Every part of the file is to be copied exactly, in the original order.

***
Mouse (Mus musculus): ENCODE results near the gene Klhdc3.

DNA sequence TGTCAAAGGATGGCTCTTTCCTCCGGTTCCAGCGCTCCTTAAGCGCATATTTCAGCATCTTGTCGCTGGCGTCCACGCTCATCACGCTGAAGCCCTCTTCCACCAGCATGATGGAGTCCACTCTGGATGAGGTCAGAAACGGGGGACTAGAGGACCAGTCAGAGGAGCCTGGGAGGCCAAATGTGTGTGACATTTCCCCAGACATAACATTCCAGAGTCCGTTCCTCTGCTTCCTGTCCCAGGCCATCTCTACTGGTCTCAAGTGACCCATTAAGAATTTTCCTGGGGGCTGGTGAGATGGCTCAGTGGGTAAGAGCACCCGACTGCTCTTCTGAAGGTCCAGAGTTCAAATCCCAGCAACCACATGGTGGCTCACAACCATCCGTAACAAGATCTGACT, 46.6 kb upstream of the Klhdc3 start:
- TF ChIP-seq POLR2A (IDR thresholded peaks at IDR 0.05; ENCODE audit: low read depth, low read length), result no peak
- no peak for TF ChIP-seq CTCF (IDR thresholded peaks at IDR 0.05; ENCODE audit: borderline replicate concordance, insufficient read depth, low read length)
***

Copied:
Mouse (Mus musculus): ENCODE results near the gene Klhdc3.

DNA sequence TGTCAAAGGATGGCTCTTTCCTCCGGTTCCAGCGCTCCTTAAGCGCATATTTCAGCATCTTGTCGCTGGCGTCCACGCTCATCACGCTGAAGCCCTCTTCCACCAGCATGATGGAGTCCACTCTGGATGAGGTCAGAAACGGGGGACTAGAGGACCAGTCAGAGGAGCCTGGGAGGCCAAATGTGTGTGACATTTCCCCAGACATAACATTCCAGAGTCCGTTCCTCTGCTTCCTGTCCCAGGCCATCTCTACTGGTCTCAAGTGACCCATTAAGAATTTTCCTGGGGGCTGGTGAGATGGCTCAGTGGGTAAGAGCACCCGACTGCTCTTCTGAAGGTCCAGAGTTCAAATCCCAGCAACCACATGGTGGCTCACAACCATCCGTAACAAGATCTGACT, 46.6 kb upstream of the Klhdc3 start:
- TF ChIP-seq POLR2A (IDR thresholded peaks at IDR 0.05; ENCODE audit: low read depth, low read length), result no peak
- no peak for TF ChIP-seq CTCF (IDR thresholded peaks at IDR 0.05; ENCODE audit: borderline replicate concordance, insufficient read depth, low read length)